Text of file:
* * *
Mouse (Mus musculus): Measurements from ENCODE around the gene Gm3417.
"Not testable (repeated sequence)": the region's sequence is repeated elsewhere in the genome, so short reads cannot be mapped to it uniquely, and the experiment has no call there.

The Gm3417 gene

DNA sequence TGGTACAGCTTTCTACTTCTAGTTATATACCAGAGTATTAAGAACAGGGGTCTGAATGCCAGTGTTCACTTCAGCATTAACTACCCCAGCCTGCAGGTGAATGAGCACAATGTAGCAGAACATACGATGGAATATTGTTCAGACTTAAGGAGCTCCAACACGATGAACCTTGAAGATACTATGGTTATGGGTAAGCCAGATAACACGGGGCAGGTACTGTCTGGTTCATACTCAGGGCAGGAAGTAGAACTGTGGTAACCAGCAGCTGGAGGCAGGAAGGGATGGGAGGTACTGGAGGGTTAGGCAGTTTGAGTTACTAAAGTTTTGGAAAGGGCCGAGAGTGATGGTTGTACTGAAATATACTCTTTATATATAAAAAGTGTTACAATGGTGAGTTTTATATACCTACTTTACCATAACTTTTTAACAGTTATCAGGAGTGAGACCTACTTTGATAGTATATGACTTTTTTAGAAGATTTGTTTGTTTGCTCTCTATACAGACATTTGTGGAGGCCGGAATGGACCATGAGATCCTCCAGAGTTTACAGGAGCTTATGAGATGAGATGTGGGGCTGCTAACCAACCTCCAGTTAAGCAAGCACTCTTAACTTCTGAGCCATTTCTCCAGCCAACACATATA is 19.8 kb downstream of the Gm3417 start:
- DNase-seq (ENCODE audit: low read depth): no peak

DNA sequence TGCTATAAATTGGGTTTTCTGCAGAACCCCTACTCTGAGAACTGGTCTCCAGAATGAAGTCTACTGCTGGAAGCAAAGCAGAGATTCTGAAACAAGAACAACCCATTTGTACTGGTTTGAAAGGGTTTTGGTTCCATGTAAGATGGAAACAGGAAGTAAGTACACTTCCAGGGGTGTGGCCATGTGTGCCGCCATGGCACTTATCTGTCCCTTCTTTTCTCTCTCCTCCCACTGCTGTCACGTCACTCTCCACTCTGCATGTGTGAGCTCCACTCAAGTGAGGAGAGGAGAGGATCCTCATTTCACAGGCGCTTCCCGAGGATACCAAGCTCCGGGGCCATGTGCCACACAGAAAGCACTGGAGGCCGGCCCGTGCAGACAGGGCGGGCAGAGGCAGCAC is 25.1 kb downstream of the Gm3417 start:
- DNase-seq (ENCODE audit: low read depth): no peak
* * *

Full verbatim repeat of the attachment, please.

Mouse (Mus musculus): Measurements from ENCODE around the gene Gm3417.
"Not testable (repeated sequence)": the region's sequence is repeated elsewhere in the genome, so short reads cannot be mapped to it uniquely, and the experiment has no call there.

The Gm3417 gene

DNA sequence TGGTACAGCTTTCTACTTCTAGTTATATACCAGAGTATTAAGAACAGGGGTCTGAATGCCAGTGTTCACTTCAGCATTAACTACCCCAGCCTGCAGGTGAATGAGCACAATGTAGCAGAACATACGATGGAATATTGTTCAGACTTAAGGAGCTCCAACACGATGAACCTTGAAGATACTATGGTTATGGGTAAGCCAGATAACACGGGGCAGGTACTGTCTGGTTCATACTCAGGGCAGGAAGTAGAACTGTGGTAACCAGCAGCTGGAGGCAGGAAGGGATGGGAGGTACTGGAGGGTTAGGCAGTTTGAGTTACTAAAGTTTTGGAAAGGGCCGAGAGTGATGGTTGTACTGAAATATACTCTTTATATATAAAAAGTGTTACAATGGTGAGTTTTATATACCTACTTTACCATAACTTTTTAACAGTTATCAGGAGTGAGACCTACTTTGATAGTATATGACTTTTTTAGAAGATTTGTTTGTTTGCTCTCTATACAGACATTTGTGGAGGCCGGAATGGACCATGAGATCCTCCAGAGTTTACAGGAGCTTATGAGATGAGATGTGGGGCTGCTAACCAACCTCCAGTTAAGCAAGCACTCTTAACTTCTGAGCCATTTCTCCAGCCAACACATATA is 19.8 kb downstream of the Gm3417 start:
- DNase-seq (ENCODE audit: low read depth): no peak

DNA sequence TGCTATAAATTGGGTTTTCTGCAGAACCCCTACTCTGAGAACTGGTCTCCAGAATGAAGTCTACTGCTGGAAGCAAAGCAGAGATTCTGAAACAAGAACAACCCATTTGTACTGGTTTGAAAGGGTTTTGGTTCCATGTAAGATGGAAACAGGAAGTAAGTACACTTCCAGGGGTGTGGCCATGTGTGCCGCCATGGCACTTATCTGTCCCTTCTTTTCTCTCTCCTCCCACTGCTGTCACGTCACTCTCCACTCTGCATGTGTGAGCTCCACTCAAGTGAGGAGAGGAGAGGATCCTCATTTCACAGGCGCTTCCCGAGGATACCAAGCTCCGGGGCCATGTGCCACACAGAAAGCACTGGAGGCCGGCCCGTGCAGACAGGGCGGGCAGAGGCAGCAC is 25.1 kb downstream of the Gm3417 start:
- DNase-seq (ENCODE audit: low read depth): no peak